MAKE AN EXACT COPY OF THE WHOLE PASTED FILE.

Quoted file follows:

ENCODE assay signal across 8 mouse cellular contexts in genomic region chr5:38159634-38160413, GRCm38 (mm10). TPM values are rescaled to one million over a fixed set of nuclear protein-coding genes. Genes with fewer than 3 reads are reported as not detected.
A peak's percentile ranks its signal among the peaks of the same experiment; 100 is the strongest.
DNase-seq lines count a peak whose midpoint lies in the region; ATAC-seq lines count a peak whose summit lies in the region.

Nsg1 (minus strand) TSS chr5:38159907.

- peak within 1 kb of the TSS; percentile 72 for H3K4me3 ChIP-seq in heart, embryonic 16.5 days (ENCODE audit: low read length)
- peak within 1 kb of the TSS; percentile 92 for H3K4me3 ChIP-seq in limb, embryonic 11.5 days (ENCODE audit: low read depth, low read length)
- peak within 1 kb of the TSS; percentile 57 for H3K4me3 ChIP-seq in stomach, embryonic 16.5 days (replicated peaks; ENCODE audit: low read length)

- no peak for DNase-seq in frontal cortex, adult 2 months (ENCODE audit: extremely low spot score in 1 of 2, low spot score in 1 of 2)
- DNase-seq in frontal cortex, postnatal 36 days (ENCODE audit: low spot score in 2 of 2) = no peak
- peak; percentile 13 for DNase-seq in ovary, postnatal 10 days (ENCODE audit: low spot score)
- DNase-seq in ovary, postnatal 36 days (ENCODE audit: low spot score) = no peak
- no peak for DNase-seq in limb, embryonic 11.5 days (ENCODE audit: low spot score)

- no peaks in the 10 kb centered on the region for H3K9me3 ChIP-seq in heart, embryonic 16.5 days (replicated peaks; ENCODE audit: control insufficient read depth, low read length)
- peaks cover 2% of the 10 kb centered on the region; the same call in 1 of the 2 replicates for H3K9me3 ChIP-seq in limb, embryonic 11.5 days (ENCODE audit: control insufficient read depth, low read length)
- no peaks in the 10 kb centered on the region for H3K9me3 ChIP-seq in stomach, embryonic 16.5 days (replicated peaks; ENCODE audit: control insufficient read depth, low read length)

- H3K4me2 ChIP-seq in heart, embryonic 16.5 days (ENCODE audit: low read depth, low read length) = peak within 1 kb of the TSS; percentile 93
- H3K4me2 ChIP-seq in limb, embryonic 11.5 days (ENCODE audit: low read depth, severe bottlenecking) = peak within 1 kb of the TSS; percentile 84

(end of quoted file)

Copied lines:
ENCODE assay signal across 8 mouse cellular contexts in genomic region chr5:38159634-38160413, GRCm38 (mm10). TPM values are rescaled to one million over a fixed set of nuclear protein-coding genes. Genes with fewer than 3 reads are reported as not detected.
A peak's percentile ranks its signal among the peaks of the same experiment; 100 is the strongest.
DNase-seq lines count a peak whose midpoint lies in the region; ATAC-seq lines count a peak whose summit lies in the region.

Nsg1 (minus strand) TSS chr5:38159907.

- peak within 1 kb of the TSS; percentile 72 for H3K4me3 ChIP-seq in heart, embryonic 16.5 days (ENCODE audit: low read length)
- peak within 1 kb of the TSS; percentile 92 for H3K4me3 ChIP-seq in limb, embryonic 11.5 days (ENCODE audit: low read depth, low read length)
- peak within 1 kb of the TSS; percentile 57 for H3K4me3 ChIP-seq in stomach, embryonic 16.5 days (replicated peaks; ENCODE audit: low read length)

- no peak for DNase-seq in frontal cortex, adult 2 months (ENCODE audit: extremely low spot score in 1 of 2, low spot score in 1 of 2)
- DNase-seq in frontal cortex, postnatal 36 days (ENCODE audit: low spot score in 2 of 2) = no peak
- peak; percentile 13 for DNase-seq in ovary, postnatal 10 days (ENCODE audit: low spot score)
- DNase-seq in ovary, postnatal 36 days (ENCODE audit: low spot score) = no peak
- no peak for DNase-seq in limb, embryonic 11.5 days (ENCODE audit: low spot score)

- no peaks in the 10 kb centered on the region for H3K9me3 ChIP-seq in heart, embryonic 16.5 days (replicated peaks; ENCODE audit: control insufficient read depth, low read length)
- peaks cover 2% of the 10 kb centered on the region; the same call in 1 of the 2 replicates for H3K9me3 ChIP-seq in limb, embryonic 11.5 days (ENCODE audit: control insufficient read depth, low read length)
- no peaks in the 10 kb centered on the region for H3K9me3 ChIP-seq in stomach, embryonic 16.5 days (replicated peaks; ENCODE audit: control insufficient read depth, low read length)

- H3K4me2 ChIP-seq in heart, embryonic 16.5 days (ENCODE audit: low read depth, low read length) = peak within 1 kb of the TSS; percentile 93
- H3K4me2 ChIP-seq in limb, embryonic 11.5 days (ENCODE audit: low read depth, severe bottlenecking) = peak within 1 kb of the TSS; percentile 84